Years later, the kids would sit at a rickety picnic table and agree that there’d been nothing else he’d wanted for himself but to sit in the low folding chair at the edge of the surf and let the surf wash over his feet, until his toes were covered in wet sand and he was asleep, and the sun would burn his ankles and torso and leave funny tan lines on his mid-foot and in the creases of his belly. This would be a warm, happy way to remember him.
He would sit and watch other beachgoers, and give them simple titles, and wonder about their inner lives. Like Baseball Dad, who was lean and muscular and whose head was small and trapezoidal, in the style of blue-collar southern men; whose two scrawny, towheaded, coconut-colored sons were not so differently shaped from his own two sons, but had the sloped shoulders and bowed legs and trapezoidal heads of their father; whose sons would rear back in clusters of tortured angles and uncork fastballs that cut through the sea-breeze and found Baseball Dad’s glove as though laser-guided; who would neither smile nor offer any encouragement at this feat, but would simply catch the ball, grim-faced, and throw it to the other son, and harder than seemed necessary, or safe; who practiced this routine with his two wiry sons under the baking sun for hours on end.
Or Tattoo Dad, whose dad-bod figure and scruffy beard gave him an aura of tech-sector harmlessness; whose aura of tech-sector harmlessness was subtly undermined by a range of tattoos on his pale chest and arms and back that were noticeably symmetrical, in a style that suggested, from a distance, the body-art status-markers of Russian mobsters, or white-supremacists; whose vaguely menacing body art was not helped by his American Flag swimming trunks, a sartorial choice that would seem benign, or endearing, under most other circumstances; whose two scrawny, pale sons wore matching American Flag swimming trunks; whose family beach uniform would probably be adorable under most other circumstances, were it not for the maniac running for president and the new strain of white nationalism sweeping the nation.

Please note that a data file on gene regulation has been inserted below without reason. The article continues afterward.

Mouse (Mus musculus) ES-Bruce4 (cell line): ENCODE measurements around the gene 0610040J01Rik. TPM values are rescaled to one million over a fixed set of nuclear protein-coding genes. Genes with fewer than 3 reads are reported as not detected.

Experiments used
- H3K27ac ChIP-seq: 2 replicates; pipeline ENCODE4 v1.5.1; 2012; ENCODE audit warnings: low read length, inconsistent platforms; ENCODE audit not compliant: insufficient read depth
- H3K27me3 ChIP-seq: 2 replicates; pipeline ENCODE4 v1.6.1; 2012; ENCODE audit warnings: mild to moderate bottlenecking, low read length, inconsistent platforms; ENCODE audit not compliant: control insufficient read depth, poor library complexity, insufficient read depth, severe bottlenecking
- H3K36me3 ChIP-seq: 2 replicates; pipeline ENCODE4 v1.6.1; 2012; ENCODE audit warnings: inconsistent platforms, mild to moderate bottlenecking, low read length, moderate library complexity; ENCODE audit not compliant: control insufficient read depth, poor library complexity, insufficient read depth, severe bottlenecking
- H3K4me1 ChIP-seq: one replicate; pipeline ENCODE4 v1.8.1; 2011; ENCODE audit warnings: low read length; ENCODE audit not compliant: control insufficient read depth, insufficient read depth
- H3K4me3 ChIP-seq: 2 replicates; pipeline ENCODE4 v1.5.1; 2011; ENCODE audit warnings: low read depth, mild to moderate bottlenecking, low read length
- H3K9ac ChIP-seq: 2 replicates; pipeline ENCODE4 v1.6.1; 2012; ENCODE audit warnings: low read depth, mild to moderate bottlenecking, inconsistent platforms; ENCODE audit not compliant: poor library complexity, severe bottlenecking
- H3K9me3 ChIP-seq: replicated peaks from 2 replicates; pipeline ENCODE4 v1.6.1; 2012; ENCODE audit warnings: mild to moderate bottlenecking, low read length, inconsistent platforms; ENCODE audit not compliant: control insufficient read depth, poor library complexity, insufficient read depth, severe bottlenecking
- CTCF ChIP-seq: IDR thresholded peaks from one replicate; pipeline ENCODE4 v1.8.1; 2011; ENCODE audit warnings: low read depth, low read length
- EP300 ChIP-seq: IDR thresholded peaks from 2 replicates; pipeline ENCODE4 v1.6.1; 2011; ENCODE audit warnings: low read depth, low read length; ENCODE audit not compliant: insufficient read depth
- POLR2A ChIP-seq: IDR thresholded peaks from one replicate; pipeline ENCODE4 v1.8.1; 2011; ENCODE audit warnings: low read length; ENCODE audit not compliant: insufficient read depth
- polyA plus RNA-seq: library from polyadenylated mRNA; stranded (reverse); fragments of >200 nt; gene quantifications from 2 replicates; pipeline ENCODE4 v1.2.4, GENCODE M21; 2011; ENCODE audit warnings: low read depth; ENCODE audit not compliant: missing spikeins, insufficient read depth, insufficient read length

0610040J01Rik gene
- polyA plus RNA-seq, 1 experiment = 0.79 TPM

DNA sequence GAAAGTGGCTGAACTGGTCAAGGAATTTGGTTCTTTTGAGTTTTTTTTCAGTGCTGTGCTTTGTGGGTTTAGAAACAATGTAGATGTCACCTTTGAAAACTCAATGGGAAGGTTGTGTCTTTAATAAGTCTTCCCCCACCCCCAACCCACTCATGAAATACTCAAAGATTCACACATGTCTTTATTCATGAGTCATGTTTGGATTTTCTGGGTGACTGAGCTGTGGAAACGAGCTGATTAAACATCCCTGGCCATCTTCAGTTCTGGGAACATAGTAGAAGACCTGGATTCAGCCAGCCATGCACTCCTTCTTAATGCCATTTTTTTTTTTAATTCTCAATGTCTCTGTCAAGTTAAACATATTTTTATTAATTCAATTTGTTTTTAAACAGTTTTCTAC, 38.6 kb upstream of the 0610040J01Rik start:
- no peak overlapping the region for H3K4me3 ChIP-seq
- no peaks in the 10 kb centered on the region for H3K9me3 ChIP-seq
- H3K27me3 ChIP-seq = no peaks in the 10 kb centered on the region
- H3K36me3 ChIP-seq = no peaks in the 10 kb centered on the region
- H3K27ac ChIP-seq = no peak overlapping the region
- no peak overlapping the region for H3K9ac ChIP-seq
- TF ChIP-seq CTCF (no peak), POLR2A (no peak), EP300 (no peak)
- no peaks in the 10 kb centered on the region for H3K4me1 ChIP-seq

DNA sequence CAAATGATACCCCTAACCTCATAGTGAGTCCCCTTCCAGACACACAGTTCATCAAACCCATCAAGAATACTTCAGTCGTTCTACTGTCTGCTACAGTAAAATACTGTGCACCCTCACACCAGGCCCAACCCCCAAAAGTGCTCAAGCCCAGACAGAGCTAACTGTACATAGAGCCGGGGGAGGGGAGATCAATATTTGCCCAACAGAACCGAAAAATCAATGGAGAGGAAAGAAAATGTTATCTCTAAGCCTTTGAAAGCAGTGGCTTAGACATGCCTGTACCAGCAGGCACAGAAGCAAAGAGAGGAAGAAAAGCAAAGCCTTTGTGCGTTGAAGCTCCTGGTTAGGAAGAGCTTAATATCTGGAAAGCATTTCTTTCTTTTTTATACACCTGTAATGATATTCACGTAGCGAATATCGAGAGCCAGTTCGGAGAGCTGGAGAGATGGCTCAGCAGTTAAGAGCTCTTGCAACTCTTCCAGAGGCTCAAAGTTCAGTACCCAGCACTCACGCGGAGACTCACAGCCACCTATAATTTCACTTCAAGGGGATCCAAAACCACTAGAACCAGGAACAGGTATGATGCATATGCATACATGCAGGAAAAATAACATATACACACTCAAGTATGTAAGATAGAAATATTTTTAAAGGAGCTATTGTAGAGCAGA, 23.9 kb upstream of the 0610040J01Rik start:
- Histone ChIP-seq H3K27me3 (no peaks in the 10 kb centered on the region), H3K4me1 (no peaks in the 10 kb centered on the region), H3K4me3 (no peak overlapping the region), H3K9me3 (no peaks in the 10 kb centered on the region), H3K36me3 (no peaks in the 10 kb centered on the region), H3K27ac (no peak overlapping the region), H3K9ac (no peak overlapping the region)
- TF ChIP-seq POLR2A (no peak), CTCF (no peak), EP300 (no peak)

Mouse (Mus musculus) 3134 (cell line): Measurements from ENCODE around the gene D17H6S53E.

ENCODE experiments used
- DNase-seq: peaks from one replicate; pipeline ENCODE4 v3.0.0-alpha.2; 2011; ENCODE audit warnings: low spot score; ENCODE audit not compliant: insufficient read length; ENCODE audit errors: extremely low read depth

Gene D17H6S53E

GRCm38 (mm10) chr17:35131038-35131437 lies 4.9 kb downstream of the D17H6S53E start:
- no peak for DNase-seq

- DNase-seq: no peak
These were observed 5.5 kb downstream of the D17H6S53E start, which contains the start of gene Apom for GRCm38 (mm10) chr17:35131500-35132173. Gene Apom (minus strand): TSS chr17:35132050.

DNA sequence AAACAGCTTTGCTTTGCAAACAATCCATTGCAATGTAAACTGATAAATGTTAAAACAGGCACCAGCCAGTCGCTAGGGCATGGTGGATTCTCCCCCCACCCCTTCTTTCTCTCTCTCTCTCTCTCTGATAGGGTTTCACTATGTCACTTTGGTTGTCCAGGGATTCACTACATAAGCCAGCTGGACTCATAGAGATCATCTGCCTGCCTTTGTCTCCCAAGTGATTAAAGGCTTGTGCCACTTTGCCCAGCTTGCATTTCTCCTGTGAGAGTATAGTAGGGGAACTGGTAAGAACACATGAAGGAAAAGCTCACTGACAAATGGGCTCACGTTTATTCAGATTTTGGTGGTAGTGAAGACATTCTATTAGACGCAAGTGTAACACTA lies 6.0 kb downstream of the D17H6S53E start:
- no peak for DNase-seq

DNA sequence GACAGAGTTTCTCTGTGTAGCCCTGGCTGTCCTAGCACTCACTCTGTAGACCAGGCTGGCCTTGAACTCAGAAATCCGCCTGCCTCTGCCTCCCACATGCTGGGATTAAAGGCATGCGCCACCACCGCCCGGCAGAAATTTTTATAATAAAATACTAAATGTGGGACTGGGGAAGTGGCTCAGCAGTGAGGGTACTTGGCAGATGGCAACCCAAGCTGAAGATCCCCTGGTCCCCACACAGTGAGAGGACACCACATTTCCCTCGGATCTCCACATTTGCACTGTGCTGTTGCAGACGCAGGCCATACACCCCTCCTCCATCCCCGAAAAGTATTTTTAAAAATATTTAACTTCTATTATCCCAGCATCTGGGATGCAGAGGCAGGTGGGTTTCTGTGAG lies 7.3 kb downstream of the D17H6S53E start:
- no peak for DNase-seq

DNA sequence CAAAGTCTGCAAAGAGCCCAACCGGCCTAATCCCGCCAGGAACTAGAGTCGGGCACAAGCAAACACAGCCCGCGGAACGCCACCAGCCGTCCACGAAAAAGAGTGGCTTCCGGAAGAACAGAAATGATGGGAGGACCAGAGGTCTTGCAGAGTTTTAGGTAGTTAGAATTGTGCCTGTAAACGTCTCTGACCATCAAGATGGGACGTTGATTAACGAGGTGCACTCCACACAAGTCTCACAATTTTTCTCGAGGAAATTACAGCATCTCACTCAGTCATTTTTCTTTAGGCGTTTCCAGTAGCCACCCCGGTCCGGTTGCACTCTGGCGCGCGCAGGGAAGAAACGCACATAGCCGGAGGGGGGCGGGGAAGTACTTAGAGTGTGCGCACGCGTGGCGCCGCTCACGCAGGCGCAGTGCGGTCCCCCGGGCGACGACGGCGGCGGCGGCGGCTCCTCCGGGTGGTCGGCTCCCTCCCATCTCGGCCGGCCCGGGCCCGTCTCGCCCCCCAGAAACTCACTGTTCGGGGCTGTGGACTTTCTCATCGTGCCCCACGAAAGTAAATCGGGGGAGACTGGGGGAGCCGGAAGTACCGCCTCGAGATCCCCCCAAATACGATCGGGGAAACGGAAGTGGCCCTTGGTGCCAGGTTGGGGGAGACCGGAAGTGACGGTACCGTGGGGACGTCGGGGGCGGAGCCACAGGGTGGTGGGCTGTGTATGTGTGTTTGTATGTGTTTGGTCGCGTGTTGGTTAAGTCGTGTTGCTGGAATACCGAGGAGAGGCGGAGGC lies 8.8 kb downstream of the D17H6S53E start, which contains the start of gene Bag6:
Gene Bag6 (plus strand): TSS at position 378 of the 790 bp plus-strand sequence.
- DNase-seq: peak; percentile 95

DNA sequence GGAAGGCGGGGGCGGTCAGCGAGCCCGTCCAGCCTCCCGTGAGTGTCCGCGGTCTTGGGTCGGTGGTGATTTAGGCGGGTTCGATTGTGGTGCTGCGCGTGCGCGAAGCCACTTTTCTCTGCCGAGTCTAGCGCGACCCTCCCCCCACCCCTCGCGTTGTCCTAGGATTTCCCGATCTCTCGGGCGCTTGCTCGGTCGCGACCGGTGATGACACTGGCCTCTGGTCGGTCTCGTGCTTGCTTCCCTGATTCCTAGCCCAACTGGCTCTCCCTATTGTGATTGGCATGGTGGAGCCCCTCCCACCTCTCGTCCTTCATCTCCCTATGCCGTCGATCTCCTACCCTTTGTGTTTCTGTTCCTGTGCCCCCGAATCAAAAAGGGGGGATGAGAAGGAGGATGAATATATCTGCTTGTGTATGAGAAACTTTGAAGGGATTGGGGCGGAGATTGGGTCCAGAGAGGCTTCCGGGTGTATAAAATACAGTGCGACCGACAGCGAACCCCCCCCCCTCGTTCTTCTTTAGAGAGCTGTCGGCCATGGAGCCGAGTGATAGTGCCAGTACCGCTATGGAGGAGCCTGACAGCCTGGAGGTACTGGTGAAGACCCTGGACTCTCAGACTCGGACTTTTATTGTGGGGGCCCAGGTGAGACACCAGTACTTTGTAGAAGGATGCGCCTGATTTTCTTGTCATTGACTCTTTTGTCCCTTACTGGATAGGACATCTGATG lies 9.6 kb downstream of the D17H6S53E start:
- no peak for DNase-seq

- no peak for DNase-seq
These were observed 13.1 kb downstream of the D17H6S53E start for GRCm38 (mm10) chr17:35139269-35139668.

Or Virgin Teen, who spent two hours or longer under the merciless sun digging a shallow rectangular hole in the dry sand; who then lined the hole with a blue vinyl tarp he’d pulled like a magic rabbit from a canvas shoulder bag; who secured the vinyl tarp with piles of wet sand carried up the beach in a child’s yellow pail; who filled the tarp-lined hole with salt water lugged up from the surf in an orange five-gallon paint drum; who then spent the afternoon splashing around in this depressing little man-made swimming pool, not 30 feet away from the very ocean itself; who did all these things in a pair of golf-pro-chic black Ray-Ban sunglasses festooned brutally with a nylon, logoed retainer strap, as if the glasses might fly away with the brown pelicans were they not safely secured to his neck; whose sunglasses may have done just that had they a pair of wings with which they might escape the embarrassing spectacle.